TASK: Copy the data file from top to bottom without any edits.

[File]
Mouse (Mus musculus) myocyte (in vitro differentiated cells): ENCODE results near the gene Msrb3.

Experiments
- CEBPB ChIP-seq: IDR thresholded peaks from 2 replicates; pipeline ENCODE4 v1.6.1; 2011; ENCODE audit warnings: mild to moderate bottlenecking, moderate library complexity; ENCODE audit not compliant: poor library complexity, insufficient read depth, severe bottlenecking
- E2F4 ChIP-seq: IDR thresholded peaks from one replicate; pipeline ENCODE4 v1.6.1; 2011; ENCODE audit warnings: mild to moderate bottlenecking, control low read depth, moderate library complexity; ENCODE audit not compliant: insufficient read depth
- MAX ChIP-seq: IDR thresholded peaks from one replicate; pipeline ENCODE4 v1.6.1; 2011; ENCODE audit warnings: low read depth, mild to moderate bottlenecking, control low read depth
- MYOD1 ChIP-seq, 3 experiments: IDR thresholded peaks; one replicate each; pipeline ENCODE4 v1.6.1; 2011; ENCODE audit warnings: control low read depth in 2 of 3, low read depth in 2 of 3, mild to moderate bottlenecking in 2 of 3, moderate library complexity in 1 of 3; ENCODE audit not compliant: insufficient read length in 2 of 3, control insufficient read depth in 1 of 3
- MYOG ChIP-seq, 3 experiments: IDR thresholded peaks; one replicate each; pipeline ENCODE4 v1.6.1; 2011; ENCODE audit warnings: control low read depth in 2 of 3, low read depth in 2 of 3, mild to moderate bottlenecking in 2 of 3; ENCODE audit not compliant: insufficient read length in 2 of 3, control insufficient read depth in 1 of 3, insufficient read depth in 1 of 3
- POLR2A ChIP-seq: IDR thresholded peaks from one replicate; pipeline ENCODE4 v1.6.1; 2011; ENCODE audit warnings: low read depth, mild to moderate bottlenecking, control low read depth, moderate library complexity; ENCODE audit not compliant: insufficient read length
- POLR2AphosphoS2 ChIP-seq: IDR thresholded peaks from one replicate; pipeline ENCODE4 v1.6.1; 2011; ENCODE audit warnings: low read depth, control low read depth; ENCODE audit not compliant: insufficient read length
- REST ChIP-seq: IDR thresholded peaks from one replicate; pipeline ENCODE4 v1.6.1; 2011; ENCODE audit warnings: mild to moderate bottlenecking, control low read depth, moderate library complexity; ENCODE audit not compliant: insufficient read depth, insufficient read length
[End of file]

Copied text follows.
Mouse (Mus musculus) myocyte (in vitro differentiated cells): ENCODE results near the gene Msrb3.

Experiments
- CEBPB ChIP-seq: IDR thresholded peaks from 2 replicates; pipeline ENCODE4 v1.6.1; 2011; ENCODE audit warnings: mild to moderate bottlenecking, moderate library complexity; ENCODE audit not compliant: poor library complexity, insufficient read depth, severe bottlenecking
- E2F4 ChIP-seq: IDR thresholded peaks from one replicate; pipeline ENCODE4 v1.6.1; 2011; ENCODE audit warnings: mild to moderate bottlenecking, control low read depth, moderate library complexity; ENCODE audit not compliant: insufficient read depth
- MAX ChIP-seq: IDR thresholded peaks from one replicate; pipeline ENCODE4 v1.6.1; 2011; ENCODE audit warnings: low read depth, mild to moderate bottlenecking, control low read depth
- MYOD1 ChIP-seq, 3 experiments: IDR thresholded peaks; one replicate each; pipeline ENCODE4 v1.6.1; 2011; ENCODE audit warnings: control low read depth in 2 of 3, low read depth in 2 of 3, mild to moderate bottlenecking in 2 of 3, moderate library complexity in 1 of 3; ENCODE audit not compliant: insufficient read length in 2 of 3, control insufficient read depth in 1 of 3
- MYOG ChIP-seq, 3 experiments: IDR thresholded peaks; one replicate each; pipeline ENCODE4 v1.6.1; 2011; ENCODE audit warnings: control low read depth in 2 of 3, low read depth in 2 of 3, mild to moderate bottlenecking in 2 of 3; ENCODE audit not compliant: insufficient read length in 2 of 3, control insufficient read depth in 1 of 3, insufficient read depth in 1 of 3
- POLR2A ChIP-seq: IDR thresholded peaks from one replicate; pipeline ENCODE4 v1.6.1; 2011; ENCODE audit warnings: low read depth, mild to moderate bottlenecking, control low read depth, moderate library complexity; ENCODE audit not compliant: insufficient read length
- POLR2AphosphoS2 ChIP-seq: IDR thresholded peaks from one replicate; pipeline ENCODE4 v1.6.1; 2011; ENCODE audit warnings: low read depth, control low read depth; ENCODE audit not compliant: insufficient read length
- REST ChIP-seq: IDR thresholded peaks from one replicate; pipeline ENCODE4 v1.6.1; 2011; ENCODE audit warnings: mild to moderate bottlenecking, control low read depth, moderate library complexity; ENCODE audit not compliant: insufficient read depth, insufficient read length